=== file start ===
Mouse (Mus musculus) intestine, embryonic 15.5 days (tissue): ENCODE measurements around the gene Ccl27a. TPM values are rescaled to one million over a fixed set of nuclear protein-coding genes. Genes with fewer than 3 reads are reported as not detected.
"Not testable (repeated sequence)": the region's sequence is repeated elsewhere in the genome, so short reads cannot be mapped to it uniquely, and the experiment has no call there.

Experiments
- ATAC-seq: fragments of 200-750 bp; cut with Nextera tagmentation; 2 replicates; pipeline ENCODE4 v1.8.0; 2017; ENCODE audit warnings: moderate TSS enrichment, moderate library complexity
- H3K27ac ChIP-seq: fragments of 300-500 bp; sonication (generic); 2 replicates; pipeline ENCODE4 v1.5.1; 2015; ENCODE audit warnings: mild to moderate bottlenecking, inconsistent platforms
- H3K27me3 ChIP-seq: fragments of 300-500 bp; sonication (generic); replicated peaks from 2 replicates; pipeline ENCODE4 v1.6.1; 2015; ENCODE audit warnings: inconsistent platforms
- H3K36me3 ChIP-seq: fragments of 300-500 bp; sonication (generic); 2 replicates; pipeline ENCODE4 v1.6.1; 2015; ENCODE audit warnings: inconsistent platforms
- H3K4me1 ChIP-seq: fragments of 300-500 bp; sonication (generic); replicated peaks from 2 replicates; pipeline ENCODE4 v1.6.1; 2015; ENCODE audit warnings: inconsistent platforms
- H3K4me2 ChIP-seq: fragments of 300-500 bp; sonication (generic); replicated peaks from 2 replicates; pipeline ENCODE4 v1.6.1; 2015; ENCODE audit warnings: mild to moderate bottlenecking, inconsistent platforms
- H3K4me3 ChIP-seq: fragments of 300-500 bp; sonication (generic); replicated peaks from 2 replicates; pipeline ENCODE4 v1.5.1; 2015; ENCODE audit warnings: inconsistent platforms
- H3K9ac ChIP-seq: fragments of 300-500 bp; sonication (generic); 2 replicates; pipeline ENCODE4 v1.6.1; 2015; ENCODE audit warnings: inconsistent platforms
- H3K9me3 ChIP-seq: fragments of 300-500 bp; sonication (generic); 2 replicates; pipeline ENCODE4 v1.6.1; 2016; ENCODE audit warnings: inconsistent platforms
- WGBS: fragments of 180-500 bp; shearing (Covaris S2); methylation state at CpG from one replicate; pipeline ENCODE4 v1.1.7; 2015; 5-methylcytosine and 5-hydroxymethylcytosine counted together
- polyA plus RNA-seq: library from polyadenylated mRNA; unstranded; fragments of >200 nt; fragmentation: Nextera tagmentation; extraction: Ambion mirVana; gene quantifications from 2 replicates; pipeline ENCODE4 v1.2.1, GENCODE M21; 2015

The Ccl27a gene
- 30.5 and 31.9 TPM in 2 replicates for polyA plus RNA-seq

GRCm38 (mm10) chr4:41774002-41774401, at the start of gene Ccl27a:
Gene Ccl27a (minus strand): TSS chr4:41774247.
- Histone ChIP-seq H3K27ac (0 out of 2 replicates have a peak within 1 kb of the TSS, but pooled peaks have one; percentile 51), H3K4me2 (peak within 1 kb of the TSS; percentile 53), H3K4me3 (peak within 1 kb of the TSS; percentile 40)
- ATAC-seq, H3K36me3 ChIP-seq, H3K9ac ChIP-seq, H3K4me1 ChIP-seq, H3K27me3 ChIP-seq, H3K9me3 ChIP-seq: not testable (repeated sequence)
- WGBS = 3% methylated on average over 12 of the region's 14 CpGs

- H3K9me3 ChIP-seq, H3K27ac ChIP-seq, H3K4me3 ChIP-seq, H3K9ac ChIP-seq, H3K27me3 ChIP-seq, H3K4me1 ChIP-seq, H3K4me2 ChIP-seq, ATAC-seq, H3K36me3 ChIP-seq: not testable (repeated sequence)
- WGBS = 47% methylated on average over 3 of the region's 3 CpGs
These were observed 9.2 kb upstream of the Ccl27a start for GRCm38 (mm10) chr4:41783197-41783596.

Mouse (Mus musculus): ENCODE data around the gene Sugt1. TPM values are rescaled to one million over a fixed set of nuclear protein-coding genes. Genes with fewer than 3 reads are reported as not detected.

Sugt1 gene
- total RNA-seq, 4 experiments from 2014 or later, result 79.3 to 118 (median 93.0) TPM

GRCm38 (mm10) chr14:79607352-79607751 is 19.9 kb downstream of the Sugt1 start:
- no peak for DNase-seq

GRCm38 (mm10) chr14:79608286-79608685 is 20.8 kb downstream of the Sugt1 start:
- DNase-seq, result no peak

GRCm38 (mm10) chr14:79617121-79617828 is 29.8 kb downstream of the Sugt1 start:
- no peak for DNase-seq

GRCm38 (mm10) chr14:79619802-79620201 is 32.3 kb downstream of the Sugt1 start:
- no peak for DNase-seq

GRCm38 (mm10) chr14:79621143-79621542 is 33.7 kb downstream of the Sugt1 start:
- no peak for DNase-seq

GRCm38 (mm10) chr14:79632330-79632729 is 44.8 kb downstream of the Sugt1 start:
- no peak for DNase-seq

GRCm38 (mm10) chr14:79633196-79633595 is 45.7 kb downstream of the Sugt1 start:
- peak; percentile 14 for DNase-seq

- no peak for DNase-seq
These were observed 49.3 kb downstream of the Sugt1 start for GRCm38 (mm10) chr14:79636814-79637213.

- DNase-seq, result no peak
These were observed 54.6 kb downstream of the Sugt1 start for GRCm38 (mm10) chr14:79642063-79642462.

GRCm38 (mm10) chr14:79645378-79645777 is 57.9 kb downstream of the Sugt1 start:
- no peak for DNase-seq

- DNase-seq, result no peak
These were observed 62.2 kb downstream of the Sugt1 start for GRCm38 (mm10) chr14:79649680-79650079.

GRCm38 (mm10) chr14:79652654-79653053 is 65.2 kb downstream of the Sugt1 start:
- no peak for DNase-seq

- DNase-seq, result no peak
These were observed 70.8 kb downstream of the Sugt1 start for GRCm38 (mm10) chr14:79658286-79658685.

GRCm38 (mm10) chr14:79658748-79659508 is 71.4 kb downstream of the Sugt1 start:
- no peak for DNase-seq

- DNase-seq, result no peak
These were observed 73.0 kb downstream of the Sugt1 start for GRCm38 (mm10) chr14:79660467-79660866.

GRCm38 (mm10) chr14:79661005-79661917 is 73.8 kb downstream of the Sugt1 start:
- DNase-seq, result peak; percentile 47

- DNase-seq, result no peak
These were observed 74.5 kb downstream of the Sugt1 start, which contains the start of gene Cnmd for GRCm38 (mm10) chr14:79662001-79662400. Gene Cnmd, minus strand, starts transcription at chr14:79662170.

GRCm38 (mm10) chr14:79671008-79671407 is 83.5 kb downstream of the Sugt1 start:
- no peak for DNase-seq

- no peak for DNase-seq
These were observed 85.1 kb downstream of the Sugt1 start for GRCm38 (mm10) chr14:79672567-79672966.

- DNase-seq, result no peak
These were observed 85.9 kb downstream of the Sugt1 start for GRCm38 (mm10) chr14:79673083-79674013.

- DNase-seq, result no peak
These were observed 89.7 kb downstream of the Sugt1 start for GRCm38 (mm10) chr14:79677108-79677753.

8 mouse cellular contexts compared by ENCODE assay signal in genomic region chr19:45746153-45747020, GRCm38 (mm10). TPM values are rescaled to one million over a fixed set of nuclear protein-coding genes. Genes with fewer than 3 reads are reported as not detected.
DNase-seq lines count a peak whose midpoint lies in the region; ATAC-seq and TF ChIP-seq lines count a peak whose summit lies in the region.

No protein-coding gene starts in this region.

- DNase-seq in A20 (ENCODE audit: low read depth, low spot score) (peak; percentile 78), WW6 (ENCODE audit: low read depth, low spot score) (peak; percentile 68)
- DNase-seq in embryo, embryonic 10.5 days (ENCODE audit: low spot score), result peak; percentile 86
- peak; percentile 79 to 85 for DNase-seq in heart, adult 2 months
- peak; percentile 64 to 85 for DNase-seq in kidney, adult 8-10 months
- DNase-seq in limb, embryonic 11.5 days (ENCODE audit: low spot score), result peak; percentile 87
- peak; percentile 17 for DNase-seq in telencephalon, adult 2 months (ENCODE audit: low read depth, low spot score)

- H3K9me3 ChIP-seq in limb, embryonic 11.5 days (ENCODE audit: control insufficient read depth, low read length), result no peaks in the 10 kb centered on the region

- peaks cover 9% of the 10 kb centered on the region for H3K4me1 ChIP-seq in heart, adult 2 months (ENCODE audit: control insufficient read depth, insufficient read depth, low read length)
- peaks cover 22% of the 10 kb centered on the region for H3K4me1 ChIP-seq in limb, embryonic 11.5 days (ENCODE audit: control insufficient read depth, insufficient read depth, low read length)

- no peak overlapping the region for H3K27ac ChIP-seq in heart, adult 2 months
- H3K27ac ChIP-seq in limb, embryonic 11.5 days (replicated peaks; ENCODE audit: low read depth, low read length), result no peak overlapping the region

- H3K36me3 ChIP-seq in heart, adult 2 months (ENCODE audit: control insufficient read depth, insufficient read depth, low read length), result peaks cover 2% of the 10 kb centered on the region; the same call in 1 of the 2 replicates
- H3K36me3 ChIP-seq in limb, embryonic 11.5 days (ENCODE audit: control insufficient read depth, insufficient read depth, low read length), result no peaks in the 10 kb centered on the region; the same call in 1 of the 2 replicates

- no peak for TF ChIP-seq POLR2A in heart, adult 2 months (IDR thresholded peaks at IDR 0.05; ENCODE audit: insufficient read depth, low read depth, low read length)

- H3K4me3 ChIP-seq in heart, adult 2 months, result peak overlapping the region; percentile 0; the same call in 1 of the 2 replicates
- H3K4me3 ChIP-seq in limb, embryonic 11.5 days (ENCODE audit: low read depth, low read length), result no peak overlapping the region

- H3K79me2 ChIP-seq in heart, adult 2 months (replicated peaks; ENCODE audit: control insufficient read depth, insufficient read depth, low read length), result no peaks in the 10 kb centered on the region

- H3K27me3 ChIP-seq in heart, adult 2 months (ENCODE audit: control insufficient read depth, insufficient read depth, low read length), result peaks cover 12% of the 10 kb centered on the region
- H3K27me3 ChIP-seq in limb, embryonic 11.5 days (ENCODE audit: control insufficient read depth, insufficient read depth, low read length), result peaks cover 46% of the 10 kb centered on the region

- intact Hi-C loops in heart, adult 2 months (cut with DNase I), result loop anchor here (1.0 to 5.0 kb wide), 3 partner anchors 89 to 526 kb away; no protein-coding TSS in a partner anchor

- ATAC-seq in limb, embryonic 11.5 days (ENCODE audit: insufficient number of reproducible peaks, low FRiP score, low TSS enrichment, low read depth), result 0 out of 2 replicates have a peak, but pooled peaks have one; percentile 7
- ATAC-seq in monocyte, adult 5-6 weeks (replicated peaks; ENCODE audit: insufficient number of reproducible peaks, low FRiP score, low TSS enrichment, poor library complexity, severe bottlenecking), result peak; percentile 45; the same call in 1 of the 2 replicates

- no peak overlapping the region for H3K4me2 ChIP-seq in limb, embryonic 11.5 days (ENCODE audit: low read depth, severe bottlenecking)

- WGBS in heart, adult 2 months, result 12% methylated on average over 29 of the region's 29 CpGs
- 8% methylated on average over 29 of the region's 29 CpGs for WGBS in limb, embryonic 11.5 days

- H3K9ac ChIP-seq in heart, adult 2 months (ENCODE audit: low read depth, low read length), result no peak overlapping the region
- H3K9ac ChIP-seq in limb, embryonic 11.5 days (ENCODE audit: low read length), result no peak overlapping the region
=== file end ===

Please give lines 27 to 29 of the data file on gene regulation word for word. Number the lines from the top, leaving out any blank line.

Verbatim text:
- total RNA-seq, 4 experiments from 2014 or later, result 79.3 to 118 (median 93.0) TPM

GRCm38 (mm10) chr14:79607352-79607751 is 19.9 kb downstream of the Sugt1 start:
- no peak for DNase-seq